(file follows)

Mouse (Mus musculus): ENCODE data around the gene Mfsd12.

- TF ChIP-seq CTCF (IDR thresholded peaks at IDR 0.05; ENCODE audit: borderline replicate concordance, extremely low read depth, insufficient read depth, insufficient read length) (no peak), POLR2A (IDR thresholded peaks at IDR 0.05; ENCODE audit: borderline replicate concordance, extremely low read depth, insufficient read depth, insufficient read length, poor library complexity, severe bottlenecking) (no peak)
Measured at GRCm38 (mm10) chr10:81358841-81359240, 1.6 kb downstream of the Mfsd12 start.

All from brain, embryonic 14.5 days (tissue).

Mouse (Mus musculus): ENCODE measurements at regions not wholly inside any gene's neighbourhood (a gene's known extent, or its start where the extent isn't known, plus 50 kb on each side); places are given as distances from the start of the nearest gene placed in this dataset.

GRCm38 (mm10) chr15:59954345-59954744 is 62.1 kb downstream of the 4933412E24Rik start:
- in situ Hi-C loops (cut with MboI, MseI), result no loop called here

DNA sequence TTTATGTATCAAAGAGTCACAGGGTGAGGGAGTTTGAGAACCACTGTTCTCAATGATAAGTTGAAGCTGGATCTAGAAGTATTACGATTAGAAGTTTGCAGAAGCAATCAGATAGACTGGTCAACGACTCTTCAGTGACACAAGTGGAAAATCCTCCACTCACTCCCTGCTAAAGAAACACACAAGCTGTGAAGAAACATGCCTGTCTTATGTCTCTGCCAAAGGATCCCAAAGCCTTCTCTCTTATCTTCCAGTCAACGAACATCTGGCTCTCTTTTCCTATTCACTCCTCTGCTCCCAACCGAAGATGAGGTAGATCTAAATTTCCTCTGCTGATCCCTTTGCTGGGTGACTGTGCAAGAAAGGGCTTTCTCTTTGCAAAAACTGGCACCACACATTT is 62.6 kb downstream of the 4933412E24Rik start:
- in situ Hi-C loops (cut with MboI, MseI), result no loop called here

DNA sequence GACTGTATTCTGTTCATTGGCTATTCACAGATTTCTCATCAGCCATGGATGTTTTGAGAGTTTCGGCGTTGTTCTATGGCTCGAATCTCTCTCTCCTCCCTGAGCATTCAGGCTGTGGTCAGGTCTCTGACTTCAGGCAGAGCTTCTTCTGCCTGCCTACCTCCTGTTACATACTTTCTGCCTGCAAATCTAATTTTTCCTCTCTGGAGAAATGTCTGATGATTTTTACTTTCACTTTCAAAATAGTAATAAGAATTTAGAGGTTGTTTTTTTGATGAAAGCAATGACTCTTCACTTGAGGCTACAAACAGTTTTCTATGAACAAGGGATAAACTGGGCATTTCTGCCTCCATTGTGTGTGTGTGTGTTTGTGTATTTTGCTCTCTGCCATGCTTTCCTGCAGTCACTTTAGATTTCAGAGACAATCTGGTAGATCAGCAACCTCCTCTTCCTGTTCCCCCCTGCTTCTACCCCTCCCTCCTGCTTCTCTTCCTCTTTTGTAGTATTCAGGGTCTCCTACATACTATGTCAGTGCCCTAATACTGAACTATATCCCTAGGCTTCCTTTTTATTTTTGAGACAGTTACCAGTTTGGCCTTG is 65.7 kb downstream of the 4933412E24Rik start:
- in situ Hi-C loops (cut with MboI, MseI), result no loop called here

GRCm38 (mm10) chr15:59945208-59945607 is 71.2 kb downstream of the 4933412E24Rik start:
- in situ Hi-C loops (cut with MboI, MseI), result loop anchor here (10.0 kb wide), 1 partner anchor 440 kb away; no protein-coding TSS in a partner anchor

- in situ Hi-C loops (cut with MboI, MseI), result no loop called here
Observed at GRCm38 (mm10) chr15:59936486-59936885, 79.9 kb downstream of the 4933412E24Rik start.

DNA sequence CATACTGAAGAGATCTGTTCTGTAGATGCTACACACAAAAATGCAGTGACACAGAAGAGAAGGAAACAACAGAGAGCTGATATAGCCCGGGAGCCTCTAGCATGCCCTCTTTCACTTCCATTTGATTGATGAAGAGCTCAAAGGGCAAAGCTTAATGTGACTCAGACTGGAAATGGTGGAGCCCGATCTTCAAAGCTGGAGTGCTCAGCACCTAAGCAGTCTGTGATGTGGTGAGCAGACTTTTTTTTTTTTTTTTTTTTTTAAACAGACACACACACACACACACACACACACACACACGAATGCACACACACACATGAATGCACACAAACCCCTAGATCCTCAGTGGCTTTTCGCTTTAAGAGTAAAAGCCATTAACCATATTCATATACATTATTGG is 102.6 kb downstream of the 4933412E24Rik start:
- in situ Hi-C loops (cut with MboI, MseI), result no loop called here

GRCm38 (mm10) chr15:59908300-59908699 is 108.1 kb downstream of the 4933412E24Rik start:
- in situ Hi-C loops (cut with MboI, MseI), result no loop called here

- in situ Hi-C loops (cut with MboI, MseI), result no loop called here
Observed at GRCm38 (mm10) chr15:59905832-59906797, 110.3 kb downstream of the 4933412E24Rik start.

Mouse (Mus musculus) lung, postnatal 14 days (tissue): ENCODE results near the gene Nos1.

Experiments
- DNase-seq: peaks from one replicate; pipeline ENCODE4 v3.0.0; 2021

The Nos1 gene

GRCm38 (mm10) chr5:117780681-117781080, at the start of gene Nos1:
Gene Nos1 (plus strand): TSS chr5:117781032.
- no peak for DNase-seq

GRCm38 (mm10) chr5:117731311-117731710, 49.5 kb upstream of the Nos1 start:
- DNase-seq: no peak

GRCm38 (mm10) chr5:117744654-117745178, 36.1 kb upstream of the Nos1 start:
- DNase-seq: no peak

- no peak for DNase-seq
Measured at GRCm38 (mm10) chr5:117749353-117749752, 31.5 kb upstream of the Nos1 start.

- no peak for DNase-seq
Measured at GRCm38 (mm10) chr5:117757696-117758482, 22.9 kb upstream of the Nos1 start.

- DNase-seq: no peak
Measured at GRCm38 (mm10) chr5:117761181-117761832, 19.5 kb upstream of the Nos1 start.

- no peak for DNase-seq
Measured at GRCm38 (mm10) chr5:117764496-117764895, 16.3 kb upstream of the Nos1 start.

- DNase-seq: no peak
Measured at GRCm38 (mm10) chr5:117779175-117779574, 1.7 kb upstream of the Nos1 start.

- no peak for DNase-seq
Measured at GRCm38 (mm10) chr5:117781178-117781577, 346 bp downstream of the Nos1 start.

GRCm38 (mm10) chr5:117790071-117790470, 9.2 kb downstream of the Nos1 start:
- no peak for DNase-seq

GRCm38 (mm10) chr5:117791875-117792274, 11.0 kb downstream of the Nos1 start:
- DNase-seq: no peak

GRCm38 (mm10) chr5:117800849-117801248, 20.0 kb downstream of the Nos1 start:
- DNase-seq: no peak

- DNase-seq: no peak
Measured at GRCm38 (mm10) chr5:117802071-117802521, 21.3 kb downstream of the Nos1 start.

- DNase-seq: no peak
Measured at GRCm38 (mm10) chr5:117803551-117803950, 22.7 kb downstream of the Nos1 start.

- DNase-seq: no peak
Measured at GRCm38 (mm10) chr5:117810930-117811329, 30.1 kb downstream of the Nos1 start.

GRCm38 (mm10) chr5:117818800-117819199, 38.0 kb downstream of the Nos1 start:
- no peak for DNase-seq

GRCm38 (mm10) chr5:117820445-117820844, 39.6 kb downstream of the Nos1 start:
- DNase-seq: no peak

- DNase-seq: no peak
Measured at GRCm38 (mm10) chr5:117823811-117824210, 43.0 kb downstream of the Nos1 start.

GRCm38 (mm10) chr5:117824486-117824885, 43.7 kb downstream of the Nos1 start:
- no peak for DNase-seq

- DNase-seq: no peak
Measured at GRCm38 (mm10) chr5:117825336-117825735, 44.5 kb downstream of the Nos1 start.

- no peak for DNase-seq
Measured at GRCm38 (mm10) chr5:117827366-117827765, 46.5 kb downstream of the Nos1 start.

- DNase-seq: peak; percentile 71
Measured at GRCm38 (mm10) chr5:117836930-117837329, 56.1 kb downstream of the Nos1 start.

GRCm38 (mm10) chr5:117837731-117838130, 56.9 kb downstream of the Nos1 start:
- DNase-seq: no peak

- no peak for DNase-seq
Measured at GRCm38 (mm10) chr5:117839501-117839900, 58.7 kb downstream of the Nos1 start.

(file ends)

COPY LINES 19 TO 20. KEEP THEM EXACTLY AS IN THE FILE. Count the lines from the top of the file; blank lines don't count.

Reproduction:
- in situ Hi-C loops (cut with MboI, MseI), result no loop called here

- in situ Hi-C loops (cut with MboI, MseI), result no loop called here